Asim Tanveer And Munir Ahmed Associated Press
An invasion of locusts has spread across Pakistan, officials said Friday, causing damage to crops and orchards and posing a threat to food security in an impoverished Islamic nation already struggling to tackle a virus pandemic that has caused more than 1,300 deaths.
Massive swarms of the desert locust, which experts say originates in Africa and is the most destructive of the locust species, began damaging crops in Pakistan last month.
But the situation worsened this week and authorities began dispatching aircraft and spraying machines filled with pesticides mounted on vehicles to eliminate the insects, which are roughly the length of a finger and fly together by the millions.
Farmers could be seen wading through clouds of the insects as some tried to kill them with sticks.
Chaudhry Asghar, an agriculture officer in the Punjab provincial capital of Multan, said millions of desert locusts had already damaged orchards, crops and vegetables.
“We have intensified efforts to save our crops from any further invasion of locusts,” Syed Fahar Imam, national food security minister, said Friday. He said the government will buy five more aircraft for spraying crops.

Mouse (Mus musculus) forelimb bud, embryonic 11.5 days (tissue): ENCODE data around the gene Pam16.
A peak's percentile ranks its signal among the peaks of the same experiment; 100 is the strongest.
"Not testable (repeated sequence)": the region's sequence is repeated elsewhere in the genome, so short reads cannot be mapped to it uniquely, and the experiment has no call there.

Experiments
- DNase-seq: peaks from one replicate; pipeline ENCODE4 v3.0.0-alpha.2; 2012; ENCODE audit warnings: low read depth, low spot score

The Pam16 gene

The insects have wreaked havoc on swathes of farmland in eastern Punjab, southern Sindh and southwestern Baluchistan province. They also attacked crops in the northwest bordering Afghanistan.
The locusts have also brought agricultural destruction to neighboring India, where critics pointed the finger at Pakistan as a new breeding ground for the desert locusts. Pakistani officials said no country should blame another for the situation, but all affected countries need to make collective efforts to prevent a possible food crisis in the region.
Farmers say while crops of rabi, a type of grain, were sown in winter and harvested in the spring, locusts are damaging cotton and vegetable crops sown in April.
The current upsurge in desert locust attacks could turn into a full-fledged global plague by the end of the year if it spreads to West Africa and the insects begin breeding there, says the Food and Agriculture Organisation’s senior locust forecasting officer Keith Cressman.
A changing climate and the recent cyclonic activity have brought the swarms into India earlier than expected and driven them further east than usual, he added.
“Locusts don’t like urban areas, they will simply overfly the urban areas. They will make enough of a bother to scare people, [but] they don’t attack humans, of course. There’s not much to eat in urban areas. They’re not good at eating cement and concrete, they really like to eat the natural vegetation,” he said on Friday, speaking at a webinar organised by the Centre for Science and Environment.
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